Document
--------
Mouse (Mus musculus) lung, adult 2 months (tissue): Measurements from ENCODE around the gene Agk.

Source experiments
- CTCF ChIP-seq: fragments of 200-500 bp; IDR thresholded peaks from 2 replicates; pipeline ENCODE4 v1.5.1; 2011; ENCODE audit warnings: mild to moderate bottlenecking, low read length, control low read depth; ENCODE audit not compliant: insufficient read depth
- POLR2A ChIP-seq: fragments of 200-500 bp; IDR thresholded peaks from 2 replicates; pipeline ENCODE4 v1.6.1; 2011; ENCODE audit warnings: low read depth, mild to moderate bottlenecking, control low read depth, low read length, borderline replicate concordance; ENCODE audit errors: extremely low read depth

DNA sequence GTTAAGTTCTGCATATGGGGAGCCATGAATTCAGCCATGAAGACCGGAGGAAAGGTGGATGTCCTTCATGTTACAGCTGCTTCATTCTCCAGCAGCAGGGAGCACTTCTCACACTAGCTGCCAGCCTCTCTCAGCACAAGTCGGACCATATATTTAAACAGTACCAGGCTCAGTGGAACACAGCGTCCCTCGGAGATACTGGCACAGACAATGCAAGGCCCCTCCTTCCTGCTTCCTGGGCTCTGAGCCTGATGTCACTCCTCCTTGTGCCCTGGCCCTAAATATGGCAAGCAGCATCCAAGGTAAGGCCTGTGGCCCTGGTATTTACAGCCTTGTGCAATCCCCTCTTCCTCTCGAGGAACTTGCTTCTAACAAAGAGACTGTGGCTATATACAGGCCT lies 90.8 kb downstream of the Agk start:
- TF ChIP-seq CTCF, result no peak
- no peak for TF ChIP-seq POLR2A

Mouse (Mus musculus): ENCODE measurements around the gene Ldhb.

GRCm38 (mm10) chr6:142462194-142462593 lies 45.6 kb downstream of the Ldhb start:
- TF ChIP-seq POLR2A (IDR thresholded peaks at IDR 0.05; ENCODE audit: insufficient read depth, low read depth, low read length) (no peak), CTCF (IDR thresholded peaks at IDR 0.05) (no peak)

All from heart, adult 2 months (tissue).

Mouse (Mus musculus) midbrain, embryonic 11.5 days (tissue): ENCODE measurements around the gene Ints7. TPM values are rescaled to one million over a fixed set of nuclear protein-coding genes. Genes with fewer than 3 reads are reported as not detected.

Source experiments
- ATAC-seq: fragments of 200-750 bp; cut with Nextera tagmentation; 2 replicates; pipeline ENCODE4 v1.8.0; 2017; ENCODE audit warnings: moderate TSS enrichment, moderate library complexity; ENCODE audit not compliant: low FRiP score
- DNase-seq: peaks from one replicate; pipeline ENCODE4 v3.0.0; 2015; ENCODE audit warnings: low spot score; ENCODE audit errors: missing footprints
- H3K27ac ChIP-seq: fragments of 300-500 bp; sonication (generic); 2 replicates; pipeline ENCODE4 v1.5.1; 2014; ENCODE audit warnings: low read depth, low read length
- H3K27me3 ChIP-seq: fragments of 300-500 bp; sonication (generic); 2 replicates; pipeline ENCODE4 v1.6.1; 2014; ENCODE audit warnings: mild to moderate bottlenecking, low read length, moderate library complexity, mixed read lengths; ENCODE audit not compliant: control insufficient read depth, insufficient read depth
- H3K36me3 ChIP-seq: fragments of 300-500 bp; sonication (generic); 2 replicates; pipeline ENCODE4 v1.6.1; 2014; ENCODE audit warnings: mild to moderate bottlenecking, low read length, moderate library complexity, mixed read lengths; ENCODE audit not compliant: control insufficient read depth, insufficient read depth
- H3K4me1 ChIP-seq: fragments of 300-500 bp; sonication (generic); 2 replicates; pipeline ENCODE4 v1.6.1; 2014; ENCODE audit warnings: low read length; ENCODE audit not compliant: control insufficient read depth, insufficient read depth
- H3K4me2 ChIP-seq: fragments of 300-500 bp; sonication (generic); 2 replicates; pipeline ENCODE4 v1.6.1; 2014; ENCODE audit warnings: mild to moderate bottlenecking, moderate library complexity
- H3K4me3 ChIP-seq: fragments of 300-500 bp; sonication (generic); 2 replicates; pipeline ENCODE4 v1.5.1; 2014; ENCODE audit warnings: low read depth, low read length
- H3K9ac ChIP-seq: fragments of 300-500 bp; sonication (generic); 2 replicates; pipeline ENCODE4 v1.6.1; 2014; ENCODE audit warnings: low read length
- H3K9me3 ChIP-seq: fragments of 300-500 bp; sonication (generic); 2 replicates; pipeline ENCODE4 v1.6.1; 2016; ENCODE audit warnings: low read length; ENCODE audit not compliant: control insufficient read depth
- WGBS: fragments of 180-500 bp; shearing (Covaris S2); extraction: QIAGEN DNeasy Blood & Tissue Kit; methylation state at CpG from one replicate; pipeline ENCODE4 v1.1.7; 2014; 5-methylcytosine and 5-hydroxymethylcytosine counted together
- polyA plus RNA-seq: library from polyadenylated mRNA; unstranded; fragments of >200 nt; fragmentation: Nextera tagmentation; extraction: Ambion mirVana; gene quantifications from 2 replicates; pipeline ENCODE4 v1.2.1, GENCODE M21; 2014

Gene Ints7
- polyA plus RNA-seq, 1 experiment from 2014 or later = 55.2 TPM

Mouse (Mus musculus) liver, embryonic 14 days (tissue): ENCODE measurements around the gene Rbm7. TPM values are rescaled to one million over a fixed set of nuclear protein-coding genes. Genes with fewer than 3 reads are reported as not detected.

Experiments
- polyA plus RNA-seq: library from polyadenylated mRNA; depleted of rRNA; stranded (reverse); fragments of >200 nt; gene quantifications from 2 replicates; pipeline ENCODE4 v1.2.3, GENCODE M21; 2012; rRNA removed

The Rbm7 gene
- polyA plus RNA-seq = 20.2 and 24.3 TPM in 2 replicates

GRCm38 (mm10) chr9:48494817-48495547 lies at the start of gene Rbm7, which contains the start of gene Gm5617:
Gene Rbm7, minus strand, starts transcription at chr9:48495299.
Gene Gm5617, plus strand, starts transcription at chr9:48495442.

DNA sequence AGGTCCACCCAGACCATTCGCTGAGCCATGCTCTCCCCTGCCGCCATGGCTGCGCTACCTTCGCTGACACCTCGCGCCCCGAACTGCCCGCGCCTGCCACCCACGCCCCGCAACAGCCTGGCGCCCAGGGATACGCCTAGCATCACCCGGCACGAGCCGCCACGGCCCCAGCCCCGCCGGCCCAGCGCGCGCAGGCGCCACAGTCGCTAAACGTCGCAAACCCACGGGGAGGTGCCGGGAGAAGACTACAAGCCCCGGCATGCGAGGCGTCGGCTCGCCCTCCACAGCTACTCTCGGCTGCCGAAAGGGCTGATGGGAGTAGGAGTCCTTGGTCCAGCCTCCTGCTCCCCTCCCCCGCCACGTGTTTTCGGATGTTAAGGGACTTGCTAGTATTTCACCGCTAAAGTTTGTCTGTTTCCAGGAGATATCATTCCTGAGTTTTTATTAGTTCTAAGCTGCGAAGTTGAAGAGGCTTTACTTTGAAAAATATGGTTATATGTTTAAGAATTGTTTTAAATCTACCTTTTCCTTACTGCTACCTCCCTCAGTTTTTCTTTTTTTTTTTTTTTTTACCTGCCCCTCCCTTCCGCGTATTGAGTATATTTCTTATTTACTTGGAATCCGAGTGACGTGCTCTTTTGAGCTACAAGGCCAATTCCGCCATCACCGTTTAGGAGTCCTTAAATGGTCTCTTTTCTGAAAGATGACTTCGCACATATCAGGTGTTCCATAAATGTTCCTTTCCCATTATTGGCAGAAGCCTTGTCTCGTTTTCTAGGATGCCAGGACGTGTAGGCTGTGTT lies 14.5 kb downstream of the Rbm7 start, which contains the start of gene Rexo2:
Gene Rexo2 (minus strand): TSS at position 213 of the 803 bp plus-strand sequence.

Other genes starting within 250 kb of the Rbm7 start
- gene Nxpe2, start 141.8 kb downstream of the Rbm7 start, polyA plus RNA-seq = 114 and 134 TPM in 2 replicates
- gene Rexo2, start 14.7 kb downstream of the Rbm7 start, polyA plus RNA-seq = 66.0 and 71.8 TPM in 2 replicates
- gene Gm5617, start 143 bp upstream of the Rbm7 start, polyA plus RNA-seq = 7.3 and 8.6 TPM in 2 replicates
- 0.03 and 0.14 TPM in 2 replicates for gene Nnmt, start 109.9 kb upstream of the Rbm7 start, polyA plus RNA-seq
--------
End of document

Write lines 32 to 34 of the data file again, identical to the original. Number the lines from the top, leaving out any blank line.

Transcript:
- polyA plus RNA-seq = 20.2 and 24.3 TPM in 2 replicates

GRCm38 (mm10) chr9:48494817-48495547 lies at the start of gene Rbm7, which contains the start of gene Gm5617:
Gene Rbm7, minus strand, starts transcription at chr9:48495299.